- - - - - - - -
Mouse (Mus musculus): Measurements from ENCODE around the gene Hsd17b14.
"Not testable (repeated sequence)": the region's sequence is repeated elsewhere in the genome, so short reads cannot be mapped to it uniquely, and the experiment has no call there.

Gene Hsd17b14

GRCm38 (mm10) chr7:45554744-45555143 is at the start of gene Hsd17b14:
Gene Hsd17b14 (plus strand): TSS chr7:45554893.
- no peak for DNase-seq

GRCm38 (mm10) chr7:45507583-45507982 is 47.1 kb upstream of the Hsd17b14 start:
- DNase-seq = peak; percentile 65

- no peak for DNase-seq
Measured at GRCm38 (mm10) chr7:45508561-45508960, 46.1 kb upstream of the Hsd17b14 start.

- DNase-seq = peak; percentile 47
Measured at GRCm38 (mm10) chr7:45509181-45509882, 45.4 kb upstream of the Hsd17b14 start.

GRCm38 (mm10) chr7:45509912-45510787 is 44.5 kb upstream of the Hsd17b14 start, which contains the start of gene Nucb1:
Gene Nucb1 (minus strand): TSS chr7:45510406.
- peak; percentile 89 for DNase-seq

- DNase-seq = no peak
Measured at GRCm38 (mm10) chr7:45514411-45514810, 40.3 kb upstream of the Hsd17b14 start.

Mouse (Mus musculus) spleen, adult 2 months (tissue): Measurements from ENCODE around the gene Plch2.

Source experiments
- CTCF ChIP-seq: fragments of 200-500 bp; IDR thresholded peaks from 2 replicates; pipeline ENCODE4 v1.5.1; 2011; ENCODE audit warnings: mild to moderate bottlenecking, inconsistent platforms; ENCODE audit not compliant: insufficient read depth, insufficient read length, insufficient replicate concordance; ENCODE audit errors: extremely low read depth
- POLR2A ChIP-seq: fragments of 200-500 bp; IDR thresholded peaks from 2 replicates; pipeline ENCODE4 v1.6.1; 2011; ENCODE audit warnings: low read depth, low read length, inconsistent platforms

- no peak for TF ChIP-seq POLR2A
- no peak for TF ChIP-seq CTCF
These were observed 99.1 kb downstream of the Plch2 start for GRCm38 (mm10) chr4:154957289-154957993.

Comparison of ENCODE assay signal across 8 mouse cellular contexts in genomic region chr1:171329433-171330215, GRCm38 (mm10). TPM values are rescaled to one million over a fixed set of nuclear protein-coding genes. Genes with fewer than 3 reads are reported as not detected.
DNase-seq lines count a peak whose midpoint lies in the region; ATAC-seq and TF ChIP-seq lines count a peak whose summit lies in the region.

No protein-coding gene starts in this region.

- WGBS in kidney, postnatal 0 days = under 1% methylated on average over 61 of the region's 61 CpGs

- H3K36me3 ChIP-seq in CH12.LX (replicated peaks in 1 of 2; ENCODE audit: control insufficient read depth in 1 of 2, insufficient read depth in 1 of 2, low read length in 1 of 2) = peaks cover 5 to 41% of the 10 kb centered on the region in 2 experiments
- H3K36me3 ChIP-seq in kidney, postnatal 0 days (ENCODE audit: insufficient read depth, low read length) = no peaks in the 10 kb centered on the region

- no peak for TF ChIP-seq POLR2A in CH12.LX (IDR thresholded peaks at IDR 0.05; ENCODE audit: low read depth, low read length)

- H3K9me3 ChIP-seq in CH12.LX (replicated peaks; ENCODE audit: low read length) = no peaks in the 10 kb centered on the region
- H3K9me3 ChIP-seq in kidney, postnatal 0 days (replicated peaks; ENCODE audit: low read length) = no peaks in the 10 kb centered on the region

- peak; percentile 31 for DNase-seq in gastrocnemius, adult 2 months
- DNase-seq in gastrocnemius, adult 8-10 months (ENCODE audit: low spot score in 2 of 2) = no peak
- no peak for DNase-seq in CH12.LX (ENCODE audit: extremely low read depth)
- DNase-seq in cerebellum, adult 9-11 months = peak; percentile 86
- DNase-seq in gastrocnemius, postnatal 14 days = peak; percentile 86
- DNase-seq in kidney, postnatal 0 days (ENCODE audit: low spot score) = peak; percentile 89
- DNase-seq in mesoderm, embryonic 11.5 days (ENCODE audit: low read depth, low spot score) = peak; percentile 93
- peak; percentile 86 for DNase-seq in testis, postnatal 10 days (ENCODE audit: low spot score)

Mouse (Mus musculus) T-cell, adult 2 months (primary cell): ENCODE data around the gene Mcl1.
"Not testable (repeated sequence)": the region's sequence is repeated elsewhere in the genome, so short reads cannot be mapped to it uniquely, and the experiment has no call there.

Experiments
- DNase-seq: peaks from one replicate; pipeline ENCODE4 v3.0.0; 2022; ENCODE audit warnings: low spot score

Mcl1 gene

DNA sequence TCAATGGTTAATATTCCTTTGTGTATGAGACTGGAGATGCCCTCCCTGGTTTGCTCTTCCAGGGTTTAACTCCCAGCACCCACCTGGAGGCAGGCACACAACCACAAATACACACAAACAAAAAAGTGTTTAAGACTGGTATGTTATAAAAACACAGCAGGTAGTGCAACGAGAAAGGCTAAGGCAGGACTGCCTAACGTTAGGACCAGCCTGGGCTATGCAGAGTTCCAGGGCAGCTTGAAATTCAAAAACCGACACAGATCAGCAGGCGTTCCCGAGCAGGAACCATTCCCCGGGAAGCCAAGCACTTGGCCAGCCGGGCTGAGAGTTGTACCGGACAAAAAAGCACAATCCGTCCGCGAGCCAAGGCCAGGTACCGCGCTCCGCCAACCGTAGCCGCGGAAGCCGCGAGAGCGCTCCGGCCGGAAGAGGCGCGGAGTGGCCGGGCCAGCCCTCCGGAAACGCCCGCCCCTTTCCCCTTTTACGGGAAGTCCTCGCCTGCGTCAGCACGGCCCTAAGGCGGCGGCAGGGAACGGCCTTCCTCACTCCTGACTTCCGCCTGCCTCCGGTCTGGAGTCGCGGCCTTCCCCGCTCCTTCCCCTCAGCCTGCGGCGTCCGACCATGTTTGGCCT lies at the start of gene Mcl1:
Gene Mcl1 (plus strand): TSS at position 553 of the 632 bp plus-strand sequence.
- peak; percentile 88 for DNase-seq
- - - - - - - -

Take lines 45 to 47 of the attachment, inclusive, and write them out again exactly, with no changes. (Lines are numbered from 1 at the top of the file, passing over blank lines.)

- DNase-seq: peaks from one replicate; pipeline ENCODE4 v3.0.0; 2022; ENCODE audit warnings: low spot score

Mcl1 gene

DNA sequence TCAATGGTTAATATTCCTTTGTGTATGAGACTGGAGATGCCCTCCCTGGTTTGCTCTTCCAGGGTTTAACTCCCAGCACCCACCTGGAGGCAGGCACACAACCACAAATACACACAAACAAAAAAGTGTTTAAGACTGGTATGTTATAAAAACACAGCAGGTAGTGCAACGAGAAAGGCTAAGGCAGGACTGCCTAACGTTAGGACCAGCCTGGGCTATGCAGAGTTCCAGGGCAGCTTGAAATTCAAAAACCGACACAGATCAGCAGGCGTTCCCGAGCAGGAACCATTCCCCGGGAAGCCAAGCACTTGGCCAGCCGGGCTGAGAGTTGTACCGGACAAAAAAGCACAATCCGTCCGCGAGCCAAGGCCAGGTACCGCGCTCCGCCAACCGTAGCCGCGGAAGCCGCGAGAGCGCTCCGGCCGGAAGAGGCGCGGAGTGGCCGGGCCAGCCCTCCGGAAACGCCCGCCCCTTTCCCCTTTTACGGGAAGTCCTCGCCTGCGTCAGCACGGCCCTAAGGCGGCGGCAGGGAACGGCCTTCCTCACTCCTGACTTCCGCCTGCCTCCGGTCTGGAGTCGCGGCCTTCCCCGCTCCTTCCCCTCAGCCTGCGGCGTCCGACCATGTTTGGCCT lies at the start of gene Mcl1: